Accordingly, we here suggest an objectively derived resolution-dependent wind speed threshold criterion that should be universally applicable to any climate model simulation. This is derived from Atlantic tropical cyclone observations but can be used in any region where tropical cyclones form. It can also be applied to reanalyses as a means of evaluating the ability of the reanalysis to represent tropical cyclones.

2. Methods and results

The data analyzed are the extended best track file of Pennington et al. (2000) from 1988 to 2003, recently analyzed by Kimball and Mulekar (2004). These data contain not only the cyclone position and central pressure, but also structural criteria such as the radius of maximum winds. For each cyclone analyzed, the central pressure and radius of maximum winds were used to create an idealized wind field profile, using the method of Holland (1980). In this method, the gradient wind field is given by

 
formula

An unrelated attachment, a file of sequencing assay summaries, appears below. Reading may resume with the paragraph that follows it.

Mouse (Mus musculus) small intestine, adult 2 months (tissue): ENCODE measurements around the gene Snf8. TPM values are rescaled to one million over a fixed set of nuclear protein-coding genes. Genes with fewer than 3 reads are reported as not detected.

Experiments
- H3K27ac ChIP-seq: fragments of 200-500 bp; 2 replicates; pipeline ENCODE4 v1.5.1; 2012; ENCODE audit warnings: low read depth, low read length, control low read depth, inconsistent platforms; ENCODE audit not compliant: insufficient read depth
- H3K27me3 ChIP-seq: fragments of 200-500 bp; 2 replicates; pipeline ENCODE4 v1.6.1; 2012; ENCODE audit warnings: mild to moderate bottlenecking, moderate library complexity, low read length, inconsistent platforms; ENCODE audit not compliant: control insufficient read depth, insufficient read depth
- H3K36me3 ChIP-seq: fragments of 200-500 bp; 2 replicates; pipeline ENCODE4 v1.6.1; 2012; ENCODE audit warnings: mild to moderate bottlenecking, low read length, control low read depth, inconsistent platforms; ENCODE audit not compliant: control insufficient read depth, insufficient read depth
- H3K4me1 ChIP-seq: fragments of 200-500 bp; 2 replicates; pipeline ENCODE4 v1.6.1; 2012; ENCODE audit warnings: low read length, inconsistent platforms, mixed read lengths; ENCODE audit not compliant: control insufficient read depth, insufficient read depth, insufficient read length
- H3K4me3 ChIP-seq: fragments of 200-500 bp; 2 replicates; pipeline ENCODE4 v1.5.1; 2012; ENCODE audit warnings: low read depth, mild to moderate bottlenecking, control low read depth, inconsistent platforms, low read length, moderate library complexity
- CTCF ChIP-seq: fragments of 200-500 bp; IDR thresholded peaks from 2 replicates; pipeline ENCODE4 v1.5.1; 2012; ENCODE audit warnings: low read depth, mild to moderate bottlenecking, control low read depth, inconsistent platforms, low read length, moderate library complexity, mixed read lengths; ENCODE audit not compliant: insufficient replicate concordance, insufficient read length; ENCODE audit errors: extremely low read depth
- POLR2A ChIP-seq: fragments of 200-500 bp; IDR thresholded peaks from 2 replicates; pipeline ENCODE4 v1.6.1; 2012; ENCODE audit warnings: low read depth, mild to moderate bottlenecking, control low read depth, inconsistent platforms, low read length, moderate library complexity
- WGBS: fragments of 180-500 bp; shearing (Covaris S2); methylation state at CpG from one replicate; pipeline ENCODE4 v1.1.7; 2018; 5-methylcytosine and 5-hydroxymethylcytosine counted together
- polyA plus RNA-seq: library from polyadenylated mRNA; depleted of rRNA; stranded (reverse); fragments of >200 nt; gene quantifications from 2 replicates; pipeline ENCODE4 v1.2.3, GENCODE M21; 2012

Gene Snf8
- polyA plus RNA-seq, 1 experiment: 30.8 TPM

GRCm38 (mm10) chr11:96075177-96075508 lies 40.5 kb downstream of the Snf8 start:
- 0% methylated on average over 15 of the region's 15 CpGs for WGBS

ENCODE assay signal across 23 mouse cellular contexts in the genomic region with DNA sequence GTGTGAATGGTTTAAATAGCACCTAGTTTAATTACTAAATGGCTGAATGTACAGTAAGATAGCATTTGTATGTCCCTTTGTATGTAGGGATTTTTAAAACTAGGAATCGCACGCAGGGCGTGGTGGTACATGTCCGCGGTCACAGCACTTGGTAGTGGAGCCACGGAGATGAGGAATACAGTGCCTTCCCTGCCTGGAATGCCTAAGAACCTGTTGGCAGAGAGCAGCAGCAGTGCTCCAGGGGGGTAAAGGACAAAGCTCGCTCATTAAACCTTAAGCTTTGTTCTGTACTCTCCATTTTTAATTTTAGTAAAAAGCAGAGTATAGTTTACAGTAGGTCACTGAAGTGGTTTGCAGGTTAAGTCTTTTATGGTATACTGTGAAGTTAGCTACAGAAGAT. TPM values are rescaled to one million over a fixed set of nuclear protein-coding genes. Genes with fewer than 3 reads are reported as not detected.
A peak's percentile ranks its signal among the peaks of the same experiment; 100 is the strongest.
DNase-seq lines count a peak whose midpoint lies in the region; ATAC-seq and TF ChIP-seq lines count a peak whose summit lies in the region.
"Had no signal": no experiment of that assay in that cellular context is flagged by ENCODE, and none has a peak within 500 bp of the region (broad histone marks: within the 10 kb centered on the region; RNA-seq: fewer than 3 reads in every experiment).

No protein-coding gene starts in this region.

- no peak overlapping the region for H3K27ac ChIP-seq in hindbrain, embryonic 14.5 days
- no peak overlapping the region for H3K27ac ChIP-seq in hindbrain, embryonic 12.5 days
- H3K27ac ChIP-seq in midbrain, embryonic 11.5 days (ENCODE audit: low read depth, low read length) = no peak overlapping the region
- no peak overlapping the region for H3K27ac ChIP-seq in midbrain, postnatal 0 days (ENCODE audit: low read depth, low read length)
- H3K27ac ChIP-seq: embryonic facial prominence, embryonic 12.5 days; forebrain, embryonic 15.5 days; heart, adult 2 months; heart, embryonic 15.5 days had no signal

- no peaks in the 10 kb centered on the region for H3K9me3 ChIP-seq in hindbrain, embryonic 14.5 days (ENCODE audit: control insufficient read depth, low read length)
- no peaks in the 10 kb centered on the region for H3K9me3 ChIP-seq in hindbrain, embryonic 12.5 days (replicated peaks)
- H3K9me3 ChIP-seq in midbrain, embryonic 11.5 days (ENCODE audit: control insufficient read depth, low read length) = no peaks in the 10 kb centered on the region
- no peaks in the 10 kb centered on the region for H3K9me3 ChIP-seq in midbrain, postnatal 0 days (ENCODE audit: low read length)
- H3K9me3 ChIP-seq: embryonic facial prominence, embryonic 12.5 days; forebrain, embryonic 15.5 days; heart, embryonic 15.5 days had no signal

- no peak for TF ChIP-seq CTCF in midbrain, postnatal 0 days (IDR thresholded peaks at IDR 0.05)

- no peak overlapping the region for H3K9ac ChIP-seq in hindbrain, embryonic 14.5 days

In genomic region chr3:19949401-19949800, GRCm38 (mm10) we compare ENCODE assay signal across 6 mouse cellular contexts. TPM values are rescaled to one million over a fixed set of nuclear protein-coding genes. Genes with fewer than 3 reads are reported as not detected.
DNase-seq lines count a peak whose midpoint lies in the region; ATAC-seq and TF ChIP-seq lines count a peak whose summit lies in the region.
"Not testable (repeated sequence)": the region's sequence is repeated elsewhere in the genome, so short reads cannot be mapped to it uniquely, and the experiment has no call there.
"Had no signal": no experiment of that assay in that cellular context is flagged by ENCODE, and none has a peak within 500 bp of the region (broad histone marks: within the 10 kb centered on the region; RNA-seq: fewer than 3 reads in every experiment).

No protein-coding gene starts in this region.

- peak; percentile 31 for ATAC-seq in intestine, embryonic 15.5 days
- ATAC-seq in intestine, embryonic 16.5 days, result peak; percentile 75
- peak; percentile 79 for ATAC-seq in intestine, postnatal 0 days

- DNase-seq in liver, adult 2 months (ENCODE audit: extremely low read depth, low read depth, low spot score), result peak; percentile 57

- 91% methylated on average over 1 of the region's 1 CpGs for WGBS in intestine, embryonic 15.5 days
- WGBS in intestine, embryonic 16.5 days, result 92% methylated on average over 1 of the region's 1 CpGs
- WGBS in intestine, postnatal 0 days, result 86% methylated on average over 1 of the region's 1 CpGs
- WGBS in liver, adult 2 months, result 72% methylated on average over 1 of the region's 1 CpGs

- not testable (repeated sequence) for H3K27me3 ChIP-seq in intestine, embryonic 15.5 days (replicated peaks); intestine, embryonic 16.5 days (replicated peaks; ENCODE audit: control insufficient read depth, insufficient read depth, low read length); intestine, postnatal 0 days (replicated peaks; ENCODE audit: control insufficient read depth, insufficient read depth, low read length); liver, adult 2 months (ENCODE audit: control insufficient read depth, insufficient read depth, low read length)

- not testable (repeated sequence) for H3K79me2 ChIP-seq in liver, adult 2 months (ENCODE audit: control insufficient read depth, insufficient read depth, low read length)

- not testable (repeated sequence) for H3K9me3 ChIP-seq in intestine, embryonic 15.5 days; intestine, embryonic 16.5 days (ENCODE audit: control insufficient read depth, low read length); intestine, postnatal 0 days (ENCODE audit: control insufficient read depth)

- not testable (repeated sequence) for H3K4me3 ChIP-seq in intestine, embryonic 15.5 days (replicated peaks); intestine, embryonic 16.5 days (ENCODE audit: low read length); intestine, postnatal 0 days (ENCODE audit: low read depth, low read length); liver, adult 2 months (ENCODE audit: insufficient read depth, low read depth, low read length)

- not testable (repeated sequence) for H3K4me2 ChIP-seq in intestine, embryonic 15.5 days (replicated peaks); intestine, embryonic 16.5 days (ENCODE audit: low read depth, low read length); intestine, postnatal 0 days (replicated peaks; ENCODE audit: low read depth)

where A and B are shape parameters, pn is the surrounding environmental pressure, pc is the central pressure of the storm, r is the distance from the center, and f is the Coriolis parameter. The shape parameters were diagnosed from the radius of maximum winds and the central pressure, using formulas given by Holland (1980). It was assumed that the environmental pressure was 2 hPa greater than the pressure of the last closed isobar given in the Pennington et al. (2000) dataset, as this is the contour interval in the dataset for this variable. An adjustment factor of 0.75 was used to reduce the gradient-level wind to the 10-m level (Franklin et al. 2003). Only storms with maximum winds of exactly 35 kt were analyzed, as these represent threshold tropical cyclones and are thus appropriate to establish a threshold detection criterion. Storms north of 30°N were excluded to avoid extratropical influences on storm structure.